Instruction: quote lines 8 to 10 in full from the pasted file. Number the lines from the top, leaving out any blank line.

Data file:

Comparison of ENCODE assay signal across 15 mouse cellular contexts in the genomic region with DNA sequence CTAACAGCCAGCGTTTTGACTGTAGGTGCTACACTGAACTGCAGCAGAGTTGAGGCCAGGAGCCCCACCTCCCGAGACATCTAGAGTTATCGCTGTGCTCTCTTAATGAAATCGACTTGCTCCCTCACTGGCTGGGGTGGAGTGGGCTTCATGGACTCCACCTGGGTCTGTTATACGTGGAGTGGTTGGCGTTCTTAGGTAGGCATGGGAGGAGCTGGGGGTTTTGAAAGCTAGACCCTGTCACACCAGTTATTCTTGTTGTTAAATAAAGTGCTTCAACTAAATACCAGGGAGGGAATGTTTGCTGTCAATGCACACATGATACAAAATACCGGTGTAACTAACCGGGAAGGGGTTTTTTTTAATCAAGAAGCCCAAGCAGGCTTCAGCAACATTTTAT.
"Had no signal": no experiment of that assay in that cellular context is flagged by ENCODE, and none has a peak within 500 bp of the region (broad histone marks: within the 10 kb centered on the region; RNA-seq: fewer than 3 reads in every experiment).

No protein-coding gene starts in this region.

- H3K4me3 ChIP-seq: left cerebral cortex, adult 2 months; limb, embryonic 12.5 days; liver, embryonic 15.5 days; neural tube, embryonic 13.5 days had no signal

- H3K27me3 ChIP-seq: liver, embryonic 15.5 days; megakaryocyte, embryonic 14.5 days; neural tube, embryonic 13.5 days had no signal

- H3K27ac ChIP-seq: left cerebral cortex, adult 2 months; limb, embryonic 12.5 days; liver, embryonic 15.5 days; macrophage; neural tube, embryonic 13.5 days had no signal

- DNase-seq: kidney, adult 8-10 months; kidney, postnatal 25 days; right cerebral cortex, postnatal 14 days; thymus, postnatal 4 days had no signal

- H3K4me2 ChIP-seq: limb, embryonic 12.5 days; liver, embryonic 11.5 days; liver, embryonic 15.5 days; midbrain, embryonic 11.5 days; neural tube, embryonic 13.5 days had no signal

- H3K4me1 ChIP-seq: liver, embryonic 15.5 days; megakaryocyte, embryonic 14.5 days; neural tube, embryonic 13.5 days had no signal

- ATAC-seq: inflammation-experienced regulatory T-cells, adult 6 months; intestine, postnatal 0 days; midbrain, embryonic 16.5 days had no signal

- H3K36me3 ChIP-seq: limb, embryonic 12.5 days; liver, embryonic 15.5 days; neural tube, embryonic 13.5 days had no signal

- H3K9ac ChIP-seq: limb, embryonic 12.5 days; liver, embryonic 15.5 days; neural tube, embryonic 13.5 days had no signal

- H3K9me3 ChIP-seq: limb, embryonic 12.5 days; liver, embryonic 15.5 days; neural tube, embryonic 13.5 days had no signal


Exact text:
- H3K4me2 ChIP-seq: limb, embryonic 12.5 days; liver, embryonic 11.5 days; liver, embryonic 15.5 days; midbrain, embryonic 11.5 days; neural tube, embryonic 13.5 days had no signal

- H3K4me1 ChIP-seq: liver, embryonic 15.5 days; megakaryocyte, embryonic 14.5 days; neural tube, embryonic 13.5 days had no signal

- ATAC-seq: inflammation-experienced regulatory T-cells, adult 6 months; intestine, postnatal 0 days; midbrain, embryonic 16.5 days had no signal